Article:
For rewiring, the reverse wire technique was used to achieve distal recrossing in the single-stent group by advancing a guidewire with a bended tip into the distal MV and then carefully retracting the wire while turning and directing it toward the SB.[sup][10] However, a middle- to distal-position was achieved with a two-stent technique. Although the proximal optimization technique (POT) is recommended by the European Bifurcation Club to facilitate recrossing of SB,[sup][11] it is difficult to accurately position the POT balloon in cases with severe ostial SB stenosis, and the technique may involve the risk of SB occlusion after inflation.[sup][1] Therefore, we only attempted POT in the two-stent group.

ISA was used as a bailout method [Supplementary Figure 1] after unsuccessful SB crossing, using the conventional technique with low-profile balloons (1.2–1.5 mm). For final kissing, noncompliant balloons were recommended, and their sizes were chosen according to MV stent and SB diameter.[INLINE:1]

Coronary artery dissection was diagnosed by performing coronary angiography. Findings included the appearance of a radiolucent intimal flap or slow clearance of contrast from the false lumen.[sup][12]

Clinical follow-up

Major adverse cardiac events (MACEs) were the composite of nonfatal myocardial infarction (MI), death, and target vessel revascularization (TVR). TVR was defined as any revascularization procedure involving the target vessel because of luminal renarrowing in the presence of symptoms or objective signs of ischemia. MI was defined by creatine kinase concentrations that were more than double the normal, with positive concentrations of creatine kinase-MB or troponin I or T.


Baseline characteristics

There were 518 patients with bifurcation lesions that needed SB protection within 26 months. The single-stent technique was planned in 453 patients, and the two-stent technique was planned in 65 cases (68 lesions). However, a tight lesion (>75% DS or TIMI flow <3) was present in 94 patients (98 lesions) in the single-stent group. After the KB procedure, 14 of 94 single-stent cases (15 lesions) needed an additional stent. Thus, the single- and two-stent techniques were performed in 80 and 79 patients, respectively (83 lesions, each).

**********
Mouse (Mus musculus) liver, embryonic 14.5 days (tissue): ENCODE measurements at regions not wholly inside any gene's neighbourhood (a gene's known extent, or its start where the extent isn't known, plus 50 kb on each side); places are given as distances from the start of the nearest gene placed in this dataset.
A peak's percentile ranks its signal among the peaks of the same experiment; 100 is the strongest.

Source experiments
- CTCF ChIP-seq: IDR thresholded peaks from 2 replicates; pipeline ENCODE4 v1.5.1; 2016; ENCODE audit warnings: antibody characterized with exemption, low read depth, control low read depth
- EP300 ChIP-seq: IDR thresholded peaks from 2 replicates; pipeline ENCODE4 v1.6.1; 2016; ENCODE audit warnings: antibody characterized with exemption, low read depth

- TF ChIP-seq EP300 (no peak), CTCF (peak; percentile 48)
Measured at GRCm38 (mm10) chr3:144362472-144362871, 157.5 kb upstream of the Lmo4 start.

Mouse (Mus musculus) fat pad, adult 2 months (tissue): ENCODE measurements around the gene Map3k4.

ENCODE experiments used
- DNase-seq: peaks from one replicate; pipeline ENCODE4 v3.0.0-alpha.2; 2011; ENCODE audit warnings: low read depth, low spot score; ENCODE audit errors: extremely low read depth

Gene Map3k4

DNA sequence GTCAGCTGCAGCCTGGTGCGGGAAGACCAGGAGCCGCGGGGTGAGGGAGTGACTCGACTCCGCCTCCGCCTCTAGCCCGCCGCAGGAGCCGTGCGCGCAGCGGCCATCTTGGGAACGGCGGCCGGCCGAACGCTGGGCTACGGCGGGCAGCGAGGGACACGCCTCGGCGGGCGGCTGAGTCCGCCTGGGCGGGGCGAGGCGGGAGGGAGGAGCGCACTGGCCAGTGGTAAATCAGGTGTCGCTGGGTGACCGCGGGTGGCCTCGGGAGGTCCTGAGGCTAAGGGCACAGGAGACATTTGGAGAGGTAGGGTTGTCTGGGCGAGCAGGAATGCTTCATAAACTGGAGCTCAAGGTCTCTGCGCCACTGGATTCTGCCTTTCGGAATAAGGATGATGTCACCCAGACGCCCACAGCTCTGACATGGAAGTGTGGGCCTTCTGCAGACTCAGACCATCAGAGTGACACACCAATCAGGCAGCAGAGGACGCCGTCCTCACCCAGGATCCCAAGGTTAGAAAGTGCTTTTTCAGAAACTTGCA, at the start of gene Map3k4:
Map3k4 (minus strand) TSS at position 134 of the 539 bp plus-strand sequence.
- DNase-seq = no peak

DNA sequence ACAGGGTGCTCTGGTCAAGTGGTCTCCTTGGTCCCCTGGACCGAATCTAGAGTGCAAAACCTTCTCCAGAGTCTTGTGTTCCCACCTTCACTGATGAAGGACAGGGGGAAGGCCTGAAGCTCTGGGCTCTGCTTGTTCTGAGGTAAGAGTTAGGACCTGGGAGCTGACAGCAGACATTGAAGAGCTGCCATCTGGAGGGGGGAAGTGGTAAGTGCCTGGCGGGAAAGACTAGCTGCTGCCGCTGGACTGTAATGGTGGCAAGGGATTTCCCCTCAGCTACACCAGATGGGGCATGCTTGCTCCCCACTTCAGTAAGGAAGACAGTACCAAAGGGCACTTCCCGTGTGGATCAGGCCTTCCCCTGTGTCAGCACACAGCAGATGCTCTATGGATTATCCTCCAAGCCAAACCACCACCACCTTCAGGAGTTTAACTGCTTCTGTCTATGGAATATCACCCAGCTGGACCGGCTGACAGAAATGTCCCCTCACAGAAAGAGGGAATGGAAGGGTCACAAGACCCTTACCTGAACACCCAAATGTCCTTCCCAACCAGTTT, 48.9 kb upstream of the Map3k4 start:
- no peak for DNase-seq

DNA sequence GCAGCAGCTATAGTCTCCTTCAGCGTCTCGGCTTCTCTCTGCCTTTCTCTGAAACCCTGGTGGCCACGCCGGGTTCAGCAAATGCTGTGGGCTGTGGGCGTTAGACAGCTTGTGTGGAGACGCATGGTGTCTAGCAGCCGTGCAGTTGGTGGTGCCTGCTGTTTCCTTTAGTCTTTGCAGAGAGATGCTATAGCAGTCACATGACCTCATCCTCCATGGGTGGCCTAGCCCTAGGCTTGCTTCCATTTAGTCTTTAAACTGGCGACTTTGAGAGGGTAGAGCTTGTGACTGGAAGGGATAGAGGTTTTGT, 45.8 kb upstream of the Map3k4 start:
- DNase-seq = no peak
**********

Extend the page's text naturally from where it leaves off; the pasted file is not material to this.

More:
A total of 159 patients (166 lesions) were initially included in the analysis; baseline characteristics are shown in [Table 1]. All patients were followed up for 9 months.{Table 1}

Percutaneous coronary intervention and clinical follow-up

Rewiring was successful in all cases, and a third wire was used in 22 single-stent patients when TIMI flow <3 was present and in 15 two-stent patients when SB balloon recrossing failed. The type of two-stent strategies included mini-crush ( n = 34), crush ( n = 6), T ( n = 20), T-stenting and small protrusion (TAP) ( n = 13), culotte ( n = 9), and V ( n = 1). Angiographic and PCI characteristics are shown in [Table 2]{Table 2}

We successfully achieved the KB with conventional strategies using 1.2–1.5 mm balloons in 149 of the 166 lesions (success rate, 89.8%). For subgroups, the successful rate of KB was 91.6% (76/83) in the single-stent strategy, 85% (34/40) in the mini-crush/crush group, 90.9% (30/33) in T/TAP, and 90% (9/10) in the culotte/V technique. In the remaining 17 lesions (10.2%), recrossing of the MV stent strut was not successful; therefore, ISA was attempted as a bailout approach. The balloon successfully crossed the stent struts in 15 lesions (88.2%), and the final KB was placed in 164 of the 166 lesions (98.8%), with success rates of 100% in the single-stent group and 97.6% in the two-stent group. Subgroup analysis showed that the KB rate was 100% in the T/TAP/culotte group, but decreased to 95% (38/40) when using the mini-crush/crush techniques. The two cases without final procedural success had complex bifurcation lesions with severe calcification, and one case developed acute MI. There was no vessel dissection in the anchoring zone.

The cumulative MACE rate was 8.18% at 9 months and included four cardiac deaths, two nonfatal MIs, and seven TVRs. There were three definite stent thromboses.